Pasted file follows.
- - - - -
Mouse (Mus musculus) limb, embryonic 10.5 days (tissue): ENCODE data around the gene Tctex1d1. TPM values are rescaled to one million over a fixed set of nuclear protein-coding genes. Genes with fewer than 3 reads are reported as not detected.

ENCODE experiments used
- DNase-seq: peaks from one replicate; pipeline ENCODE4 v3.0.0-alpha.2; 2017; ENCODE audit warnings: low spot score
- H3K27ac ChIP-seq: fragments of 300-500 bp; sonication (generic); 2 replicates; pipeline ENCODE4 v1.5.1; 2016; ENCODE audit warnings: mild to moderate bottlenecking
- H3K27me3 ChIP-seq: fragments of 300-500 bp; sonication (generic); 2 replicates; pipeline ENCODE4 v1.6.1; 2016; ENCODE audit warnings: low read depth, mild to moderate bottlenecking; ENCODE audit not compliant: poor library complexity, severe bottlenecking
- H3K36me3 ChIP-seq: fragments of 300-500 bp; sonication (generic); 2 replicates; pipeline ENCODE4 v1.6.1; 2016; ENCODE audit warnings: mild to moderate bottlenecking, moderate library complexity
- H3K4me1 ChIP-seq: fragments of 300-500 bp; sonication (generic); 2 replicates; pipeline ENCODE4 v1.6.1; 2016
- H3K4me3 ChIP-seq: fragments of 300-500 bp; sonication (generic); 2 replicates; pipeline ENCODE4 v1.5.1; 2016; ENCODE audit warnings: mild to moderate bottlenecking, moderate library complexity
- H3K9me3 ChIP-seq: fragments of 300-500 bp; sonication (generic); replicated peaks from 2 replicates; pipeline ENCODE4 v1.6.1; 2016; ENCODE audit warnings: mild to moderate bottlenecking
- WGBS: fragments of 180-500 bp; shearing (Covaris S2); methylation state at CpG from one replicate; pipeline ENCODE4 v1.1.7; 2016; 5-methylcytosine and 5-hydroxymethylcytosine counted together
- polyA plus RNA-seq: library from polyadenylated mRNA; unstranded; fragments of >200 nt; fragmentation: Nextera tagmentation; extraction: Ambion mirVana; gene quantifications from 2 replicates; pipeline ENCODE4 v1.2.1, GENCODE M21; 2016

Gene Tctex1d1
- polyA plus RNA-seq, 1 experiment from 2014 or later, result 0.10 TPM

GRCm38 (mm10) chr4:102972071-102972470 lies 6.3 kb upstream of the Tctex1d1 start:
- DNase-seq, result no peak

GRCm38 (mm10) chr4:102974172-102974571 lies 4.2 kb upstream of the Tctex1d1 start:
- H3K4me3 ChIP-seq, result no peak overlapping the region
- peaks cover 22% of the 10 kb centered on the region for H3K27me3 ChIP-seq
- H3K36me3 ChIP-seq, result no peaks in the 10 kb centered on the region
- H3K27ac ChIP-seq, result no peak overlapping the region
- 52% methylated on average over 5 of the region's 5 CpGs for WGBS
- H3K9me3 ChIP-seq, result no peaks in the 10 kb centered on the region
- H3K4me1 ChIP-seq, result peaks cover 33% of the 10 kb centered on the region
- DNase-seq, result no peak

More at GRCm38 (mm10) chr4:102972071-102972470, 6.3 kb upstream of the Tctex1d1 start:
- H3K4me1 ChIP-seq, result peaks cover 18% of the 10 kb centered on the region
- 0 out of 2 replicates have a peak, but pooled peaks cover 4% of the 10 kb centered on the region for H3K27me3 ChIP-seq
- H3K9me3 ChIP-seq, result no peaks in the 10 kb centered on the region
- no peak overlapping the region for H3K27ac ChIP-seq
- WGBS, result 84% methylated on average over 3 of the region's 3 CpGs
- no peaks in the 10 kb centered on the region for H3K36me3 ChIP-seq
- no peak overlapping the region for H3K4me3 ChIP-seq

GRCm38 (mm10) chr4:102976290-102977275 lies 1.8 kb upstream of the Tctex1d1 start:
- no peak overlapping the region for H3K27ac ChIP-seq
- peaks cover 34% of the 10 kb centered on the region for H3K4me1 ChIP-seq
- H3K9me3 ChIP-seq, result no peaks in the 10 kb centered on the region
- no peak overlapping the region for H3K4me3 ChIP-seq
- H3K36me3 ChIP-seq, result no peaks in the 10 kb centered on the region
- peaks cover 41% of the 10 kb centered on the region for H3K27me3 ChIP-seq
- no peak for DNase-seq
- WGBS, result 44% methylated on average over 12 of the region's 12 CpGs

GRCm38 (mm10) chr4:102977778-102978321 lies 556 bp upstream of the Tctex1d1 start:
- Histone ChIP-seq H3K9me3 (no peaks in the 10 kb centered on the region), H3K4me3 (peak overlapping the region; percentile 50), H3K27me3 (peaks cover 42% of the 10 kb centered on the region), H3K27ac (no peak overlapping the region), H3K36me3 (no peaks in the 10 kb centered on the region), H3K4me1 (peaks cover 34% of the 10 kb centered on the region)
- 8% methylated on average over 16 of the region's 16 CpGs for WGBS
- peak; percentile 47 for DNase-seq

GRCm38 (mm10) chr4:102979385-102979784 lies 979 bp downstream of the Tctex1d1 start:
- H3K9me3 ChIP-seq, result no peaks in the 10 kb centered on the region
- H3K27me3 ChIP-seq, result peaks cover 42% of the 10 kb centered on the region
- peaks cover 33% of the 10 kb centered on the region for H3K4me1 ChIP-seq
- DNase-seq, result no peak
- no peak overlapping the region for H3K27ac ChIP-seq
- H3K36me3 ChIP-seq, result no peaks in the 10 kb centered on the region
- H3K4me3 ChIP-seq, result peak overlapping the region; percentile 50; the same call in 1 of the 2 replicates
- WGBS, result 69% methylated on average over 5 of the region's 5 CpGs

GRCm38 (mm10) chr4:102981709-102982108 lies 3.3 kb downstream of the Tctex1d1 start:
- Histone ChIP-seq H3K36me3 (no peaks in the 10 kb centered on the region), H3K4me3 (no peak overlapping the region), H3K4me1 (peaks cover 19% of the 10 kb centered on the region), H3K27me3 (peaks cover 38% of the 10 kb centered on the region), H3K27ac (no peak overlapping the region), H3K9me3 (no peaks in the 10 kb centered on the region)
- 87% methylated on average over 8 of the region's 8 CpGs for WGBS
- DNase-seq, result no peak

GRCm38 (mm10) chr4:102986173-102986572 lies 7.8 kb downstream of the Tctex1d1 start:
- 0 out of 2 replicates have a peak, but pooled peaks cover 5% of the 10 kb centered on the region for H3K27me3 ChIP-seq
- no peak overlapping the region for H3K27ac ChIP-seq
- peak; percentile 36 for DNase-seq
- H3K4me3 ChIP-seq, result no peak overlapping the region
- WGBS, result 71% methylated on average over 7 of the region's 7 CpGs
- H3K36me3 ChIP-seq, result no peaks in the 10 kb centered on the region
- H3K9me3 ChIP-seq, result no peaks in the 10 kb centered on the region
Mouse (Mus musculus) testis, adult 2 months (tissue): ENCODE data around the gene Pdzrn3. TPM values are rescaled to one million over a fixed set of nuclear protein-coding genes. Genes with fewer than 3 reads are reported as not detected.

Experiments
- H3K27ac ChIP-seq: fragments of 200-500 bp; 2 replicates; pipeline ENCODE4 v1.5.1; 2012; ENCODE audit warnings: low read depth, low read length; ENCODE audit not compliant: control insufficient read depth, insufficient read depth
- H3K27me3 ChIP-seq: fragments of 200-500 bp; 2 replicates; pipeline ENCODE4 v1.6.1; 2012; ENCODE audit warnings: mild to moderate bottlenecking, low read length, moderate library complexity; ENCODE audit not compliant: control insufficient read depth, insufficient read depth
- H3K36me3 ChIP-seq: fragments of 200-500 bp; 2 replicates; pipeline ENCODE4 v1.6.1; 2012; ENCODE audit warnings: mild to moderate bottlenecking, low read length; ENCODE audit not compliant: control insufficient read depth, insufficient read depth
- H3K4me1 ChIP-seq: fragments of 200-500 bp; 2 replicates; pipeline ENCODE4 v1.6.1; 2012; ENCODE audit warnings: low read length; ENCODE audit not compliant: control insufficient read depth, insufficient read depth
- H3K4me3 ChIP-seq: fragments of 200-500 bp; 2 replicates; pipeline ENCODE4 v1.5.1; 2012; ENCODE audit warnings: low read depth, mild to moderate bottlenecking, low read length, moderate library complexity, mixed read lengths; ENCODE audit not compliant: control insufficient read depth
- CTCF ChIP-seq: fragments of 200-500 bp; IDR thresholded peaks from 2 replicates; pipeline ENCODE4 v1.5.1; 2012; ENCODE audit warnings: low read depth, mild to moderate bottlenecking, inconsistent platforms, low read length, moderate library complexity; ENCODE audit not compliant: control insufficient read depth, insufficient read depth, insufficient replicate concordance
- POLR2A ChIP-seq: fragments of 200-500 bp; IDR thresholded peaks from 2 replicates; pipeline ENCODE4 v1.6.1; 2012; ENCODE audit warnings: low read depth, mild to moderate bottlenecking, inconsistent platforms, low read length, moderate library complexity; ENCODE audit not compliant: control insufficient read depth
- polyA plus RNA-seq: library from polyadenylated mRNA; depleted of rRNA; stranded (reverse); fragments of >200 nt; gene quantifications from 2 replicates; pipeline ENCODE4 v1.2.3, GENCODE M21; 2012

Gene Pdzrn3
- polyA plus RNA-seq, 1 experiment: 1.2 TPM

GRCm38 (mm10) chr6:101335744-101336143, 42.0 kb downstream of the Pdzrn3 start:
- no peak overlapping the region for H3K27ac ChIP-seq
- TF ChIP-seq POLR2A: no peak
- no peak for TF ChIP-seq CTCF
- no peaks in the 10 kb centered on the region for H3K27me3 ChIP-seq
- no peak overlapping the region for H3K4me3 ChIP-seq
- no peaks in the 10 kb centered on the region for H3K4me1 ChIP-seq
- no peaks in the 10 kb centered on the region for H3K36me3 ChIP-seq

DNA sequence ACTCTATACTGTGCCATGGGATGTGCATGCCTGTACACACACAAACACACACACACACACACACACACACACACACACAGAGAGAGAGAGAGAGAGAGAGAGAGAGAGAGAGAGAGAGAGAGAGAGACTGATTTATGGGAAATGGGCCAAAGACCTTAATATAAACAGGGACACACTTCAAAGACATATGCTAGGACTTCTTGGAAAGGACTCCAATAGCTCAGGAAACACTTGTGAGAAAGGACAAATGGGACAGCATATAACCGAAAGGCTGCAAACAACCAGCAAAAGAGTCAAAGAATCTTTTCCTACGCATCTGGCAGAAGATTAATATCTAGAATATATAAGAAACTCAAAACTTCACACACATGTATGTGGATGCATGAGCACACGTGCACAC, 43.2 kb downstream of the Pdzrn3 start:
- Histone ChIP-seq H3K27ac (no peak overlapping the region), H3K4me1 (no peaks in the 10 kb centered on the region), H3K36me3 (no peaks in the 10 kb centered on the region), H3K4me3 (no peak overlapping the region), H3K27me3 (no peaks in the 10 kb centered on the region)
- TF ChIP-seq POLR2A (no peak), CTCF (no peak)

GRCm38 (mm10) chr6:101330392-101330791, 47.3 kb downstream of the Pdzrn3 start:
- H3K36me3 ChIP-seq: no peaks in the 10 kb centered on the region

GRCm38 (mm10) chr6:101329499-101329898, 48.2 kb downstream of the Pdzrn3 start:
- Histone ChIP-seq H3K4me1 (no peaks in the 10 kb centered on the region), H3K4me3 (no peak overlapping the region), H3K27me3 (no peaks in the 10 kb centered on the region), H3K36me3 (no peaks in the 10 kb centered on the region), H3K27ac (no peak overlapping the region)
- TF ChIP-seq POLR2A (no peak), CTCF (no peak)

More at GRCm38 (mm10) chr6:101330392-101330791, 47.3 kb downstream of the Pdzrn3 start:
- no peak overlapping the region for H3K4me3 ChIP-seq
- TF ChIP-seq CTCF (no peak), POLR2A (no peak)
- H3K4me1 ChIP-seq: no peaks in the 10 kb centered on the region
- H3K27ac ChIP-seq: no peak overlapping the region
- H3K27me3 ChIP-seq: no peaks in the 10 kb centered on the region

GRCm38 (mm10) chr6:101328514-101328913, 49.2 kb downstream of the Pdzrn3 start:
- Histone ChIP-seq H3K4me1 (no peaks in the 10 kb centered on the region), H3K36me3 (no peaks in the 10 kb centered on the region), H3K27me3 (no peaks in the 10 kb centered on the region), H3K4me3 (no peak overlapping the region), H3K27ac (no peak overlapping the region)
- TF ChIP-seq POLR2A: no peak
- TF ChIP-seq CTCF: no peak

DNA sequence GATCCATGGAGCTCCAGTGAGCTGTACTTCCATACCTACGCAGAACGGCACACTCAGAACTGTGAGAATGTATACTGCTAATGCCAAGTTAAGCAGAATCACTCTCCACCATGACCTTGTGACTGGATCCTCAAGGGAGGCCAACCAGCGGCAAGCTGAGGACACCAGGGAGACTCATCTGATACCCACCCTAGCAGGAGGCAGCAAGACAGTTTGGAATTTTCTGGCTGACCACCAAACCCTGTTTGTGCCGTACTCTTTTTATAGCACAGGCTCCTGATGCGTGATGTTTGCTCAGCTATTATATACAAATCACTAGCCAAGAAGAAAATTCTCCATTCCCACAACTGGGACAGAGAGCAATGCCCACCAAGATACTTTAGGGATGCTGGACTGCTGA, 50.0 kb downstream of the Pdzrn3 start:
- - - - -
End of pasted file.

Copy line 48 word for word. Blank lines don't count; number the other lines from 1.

- H3K27me3 ChIP-seq, result peaks cover 42% of the 10 kb centered on the region